Government urged to take concrete steps on Irian Jaya
JAKARTA (JP): An Irian Jaya leader and a Communion of Churches in Indonesia (PGI) official on Saturday urged the government to take concrete measures to respond to growing demands for the province's independence.
"We want a peaceful... solution for Irian Jaya. As the church representatives, we sense the Irianese seriously want to be independent. And for PGI, freedom is people's basic right," said Phil Erari, the head of research and development at the Christian organization, on Saturday.
In a joint media briefing, Phil and Amungme tribal chief Tom Beanal called on the government to put Irian Jaya on its serious political agenda.
"As church representatives, we've heard Irianese aspirations based on the actual conditions... they live in misery. Many dreadful incidents have happened there but remain covered," Phil said.
Another dialog between Irian Jaya people and the government is to be held this month as the next step in the search for a solution to the fate of the Irianese, he said.
"Do not engineer things. Let the people speak up," Phil urged the government.
He asserted the last dialog between the Irianese and President B.J. Habibie in Jakarta on Feb. 26 had failed to uncover the whole truth about the Irianese people's desire for independence.
Phil, who is a member of PGI's task force for Irian Jaya, claimed that all 15 district representatives in the province actually wanted independence, and aired this aspiration in the meeting with Habibie.
Habibie reportedly did not give a direct response to the demands. He told the delegation to reconsider and think about the consequences of the option, saying abundant natural resources alone were not a sufficient guarantee for their future.
Phil said he hoped that if Habibie's government failed to meet people's aspirations, the next government would be able to accommodate Irian Jaya's wish for independence.
"We understand the government cannot make any quick decisions on Irian Jaya as this is a very serious political as well as economic matter," he added.
Tom Beanal, however, repeated his long-standing position that the Irianese wanted to establish their own state. He described how for decades they had been the victims of government exploitation, receiving nothing in exchange for the vast wealth extracted from the province.
"People were brutally killed and went missing in Papua (Irian Jaya). This is an accumulation of 35 years of misery. We do not want wide-ranging autonomy, we do not want a federal state.
"We want to be free.
"If the government doubts our ability to cope with the consequences of standing on our own... it's too late to think in such a way. We have been abandoned for so long, we have become tough and we believe we can survive," Tom said.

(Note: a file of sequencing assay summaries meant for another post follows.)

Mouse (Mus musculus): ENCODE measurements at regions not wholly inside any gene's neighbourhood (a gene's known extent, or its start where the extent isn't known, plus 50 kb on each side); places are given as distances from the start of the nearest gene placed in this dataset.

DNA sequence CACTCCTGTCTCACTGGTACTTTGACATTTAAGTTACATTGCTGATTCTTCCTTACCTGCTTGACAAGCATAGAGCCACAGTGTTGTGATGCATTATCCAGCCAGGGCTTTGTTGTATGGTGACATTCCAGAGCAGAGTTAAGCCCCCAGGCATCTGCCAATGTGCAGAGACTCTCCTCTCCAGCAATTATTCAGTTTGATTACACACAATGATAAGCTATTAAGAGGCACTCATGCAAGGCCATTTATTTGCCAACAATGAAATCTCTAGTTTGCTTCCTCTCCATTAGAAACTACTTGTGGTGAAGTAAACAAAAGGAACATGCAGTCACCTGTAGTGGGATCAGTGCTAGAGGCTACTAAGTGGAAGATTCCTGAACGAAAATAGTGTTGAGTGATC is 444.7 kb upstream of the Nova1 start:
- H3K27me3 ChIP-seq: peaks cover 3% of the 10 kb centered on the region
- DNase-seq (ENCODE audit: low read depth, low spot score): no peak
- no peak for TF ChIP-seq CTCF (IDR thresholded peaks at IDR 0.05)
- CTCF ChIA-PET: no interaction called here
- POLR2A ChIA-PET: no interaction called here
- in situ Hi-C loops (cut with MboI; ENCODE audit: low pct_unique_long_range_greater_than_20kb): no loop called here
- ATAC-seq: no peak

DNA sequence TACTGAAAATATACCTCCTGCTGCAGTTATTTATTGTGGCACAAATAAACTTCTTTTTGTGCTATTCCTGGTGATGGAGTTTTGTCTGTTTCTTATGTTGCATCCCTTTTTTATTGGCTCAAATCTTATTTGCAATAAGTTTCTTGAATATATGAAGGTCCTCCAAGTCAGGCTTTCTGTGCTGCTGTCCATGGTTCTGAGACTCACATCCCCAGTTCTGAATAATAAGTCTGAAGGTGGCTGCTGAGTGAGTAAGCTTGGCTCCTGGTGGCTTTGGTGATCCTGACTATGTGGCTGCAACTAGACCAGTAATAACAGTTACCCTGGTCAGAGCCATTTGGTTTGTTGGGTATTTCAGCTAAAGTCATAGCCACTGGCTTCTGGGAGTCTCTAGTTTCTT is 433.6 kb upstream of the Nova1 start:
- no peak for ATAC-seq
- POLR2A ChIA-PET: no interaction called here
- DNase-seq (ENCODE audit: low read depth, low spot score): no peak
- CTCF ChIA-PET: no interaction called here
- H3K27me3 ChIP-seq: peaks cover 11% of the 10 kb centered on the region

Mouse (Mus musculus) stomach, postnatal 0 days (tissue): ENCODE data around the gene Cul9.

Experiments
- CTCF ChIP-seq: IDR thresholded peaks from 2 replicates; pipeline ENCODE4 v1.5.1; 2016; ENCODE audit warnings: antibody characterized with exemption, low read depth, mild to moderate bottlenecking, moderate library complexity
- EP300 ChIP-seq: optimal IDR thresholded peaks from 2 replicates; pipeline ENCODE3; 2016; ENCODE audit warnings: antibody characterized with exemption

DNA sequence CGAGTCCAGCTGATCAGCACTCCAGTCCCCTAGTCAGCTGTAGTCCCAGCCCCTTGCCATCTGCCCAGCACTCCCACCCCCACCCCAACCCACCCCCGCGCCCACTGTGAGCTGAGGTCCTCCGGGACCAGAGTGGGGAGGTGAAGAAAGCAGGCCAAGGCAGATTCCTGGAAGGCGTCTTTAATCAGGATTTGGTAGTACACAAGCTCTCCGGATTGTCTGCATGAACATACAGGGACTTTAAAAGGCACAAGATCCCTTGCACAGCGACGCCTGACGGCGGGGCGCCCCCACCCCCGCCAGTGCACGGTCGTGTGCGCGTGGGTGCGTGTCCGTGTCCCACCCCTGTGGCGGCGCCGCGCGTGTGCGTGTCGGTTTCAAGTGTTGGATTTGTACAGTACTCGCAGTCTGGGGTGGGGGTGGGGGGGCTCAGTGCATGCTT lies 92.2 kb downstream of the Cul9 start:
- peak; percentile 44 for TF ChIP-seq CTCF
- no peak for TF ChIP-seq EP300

Tom revealed the results of a recent survey on several areas in Irian Jaya. A total of 14,000 questionnaires were distributed among residents, and 13,775 were returned. Of these, 13,753 respondents said they wanted independence.
"The remaining said they want wide-ranging autonomy. Similar surveys conducted by community leaders also found the people desired freedom. So this has taken on a snowball effect," Tom said.
Chairman of PGI Sularso Sopater told The Jakarta Post by phone on Saturday the organization still supported Irian Jaya as a province and an integral part of the Republic of Indonesia.
"But it does not mean that we are deaf to Irianese people's mounting demands for independence. That is why we became a facilitator to open a dialog between the people and the government.
"Now it is up to the government to decide. We're here to present the truth about people's aspirations."
On the basis of a United Nations-sponsored New York agreement between the Netherlands, the former colonial power, and Indonesia, West Irian became part of Indonesia in May 1963. Ten years later, then president Soeharto renamed the province Irian Jaya (Glorious Irian).
Separately, Territorial Assistant of Trikora/VIII Military District Command Col. Wais Ningkeula said in Jayapura, the capital of Irian Jaya, that Habibie's call for the Irianese to "reflect" on their demands did not mean he was encouraging them to seek independence. Rather, he speculated, Habibie wanted them to develop the province and improve on people's welfare.
"Do not be obsessed (by independence)," Wais said, saying Irian Jaya people have achieved some progress over the years. (edt/34)